- Quick Start
- Custom Filters
- Deploying to Kubernetes from GitHub
- Knative Serverless Framework
- Prometheus monitoring
- The Mapping Resource
- Automatic Retries
- Canary Releases
- Circuit Breakers
- Cross-Origin Resource Sharing
- Method-Based Routing
- Prefix Regex
- Query Parameter-Based Routing
- Traffic Shadowing
- The Ambassador Module
- Custom Error Responses
- Gzip Compression
- Host CRD, ACME Support, and External Load Balancer Configuration
- Ingress Controller
- Scaling Ambassador
- Developer Portal
While preview URLs are a powerful feature, there are other options to use Telepresence for proxying traffic between your laptop and the cluster.
It is assumed that you have the demo web app from the tutorial running in your cluster, but deployment names used below can be substituted for any other running deployment.
Connecting to the cluster instead of running an intercept will allow you to access cluster deployments as if your laptop was another pod in the cluster. You will be able to access other Kubernetes services using
<servicename>.<namespace>, for example by curling a service from your terminal. A service running on your laptop will also be able to interact with other services on the cluster by name.
Connecting to the cluster starts the background daemon on your machine and installs the Traffic Manager pod into the cluster of your current
kubectl context. The Traffic Manager handles the service proxying.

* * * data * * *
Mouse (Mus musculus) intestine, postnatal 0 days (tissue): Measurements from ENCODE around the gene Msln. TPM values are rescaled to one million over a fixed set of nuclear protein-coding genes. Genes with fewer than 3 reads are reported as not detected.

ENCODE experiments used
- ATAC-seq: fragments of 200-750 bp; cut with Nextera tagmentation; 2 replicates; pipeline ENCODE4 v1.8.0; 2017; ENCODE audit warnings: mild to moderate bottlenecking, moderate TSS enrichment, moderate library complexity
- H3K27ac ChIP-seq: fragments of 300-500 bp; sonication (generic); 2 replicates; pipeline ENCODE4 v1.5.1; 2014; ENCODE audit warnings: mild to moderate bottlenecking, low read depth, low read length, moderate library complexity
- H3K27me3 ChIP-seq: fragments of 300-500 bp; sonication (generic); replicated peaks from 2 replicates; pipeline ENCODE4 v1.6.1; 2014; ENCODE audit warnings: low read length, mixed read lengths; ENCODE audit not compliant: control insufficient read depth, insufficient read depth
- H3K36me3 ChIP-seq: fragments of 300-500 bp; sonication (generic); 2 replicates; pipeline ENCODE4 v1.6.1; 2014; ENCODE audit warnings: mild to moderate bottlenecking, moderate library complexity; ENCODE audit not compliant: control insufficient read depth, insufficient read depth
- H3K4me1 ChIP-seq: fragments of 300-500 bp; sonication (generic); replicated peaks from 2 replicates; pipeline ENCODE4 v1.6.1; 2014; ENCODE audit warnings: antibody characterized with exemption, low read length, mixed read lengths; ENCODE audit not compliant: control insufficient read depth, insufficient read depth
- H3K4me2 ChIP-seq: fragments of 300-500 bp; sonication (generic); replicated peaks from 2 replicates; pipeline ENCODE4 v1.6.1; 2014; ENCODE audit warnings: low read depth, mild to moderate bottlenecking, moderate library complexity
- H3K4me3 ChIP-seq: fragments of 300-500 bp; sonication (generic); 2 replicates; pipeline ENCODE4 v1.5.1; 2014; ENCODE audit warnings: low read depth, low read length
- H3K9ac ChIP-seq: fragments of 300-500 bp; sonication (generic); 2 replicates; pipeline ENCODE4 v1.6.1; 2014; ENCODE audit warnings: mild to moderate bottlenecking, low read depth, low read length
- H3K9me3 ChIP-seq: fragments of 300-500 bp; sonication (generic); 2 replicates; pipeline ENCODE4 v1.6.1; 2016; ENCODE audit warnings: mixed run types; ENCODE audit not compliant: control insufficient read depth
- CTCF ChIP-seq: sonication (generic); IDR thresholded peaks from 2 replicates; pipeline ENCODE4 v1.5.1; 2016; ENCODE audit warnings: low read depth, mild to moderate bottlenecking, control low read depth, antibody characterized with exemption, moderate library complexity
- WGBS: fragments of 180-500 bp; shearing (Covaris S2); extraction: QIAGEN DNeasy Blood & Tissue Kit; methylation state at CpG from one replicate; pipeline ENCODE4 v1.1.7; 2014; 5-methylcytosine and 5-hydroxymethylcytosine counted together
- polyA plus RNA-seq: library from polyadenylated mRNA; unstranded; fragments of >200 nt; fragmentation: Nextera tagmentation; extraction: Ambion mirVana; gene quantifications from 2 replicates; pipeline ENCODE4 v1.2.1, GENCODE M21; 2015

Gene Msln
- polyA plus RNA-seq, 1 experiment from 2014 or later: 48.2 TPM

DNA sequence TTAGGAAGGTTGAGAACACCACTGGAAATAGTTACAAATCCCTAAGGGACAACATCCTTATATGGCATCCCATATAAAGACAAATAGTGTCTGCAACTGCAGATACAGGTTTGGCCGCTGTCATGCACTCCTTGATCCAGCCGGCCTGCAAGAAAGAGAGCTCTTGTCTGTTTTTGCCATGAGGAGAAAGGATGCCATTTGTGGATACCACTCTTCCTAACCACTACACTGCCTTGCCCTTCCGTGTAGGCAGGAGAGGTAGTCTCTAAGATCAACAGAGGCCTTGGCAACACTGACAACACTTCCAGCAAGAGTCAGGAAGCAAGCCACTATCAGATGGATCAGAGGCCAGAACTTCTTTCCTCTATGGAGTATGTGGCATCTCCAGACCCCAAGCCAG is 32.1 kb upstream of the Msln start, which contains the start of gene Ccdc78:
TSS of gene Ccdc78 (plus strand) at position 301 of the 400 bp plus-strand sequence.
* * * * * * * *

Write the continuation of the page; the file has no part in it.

telepresence connect, you will be prompted for your password to run the daemon.$ telepresence connectLaunching Telepresence Daemon v2.0.0 (api v3)Need root privileges to run "/usr/local/bin/telepresence daemon-foreground"Password:Connecting to traffic manager...Connected to context default (https://<cluster-public-IP>)
telepresence statusto confirm that you are connected to your cluster and are proxying traffic to it.$ telepresence statusConnectedContext: default (https://<cluster-public-IP>)Proxy: ON (networking to the cluster is enabled)Intercepts: 0 total
Now try to access your service by name with
curl verylargejavaservice.default:8080. Telepresence will route the request to the cluster, as if your laptop is actually running in the cluster.$ curl verylargejavaservice.default:8080<!DOCTYPE HTML><html><head><title>Welcome to the EdgyCorp WebApp</title>...
Terminate the client with
telepresence quitand try to access the service again, it will fail because traffic is no longer being proxied from your laptop.$ telepresence quitTelepresence Daemon quitting...done
By default, Telepresence will provide access to all Services found in all namespaces in the connected cluster. This might lead to problems if the user does not have access permissions to all namespaces via RBAC. The
--mapped-namespaces <comma separated list of namespaces> flag was added to give the user control over exactly which namespaces will be accessible.
When using this option, it is important to include all namespaces containing services to be accessed and also all namespaces that contain services that those intercepted services might use.
An intercept with the flag
--local-only can be used to control outbound connectivity to specific namespaces.
When developing services that have not yet been deployed to the cluster, it can be necessary to provide outbound connectivity to the namespace where the service is intended to be deployed so that it can access other services in that namespace without using qualified names.
$ telepresence intercept [name of intercept] --namespace [name of namespace] --local-only
The resources in the given namespace can now be accessed using unqualified names as long as the intercept is active. The intercept is deactivated just like any other intercept.
$ telepresence leave [name of intercept]
The unqualified name access is now removed provided that no other intercept is active and using the same namespace.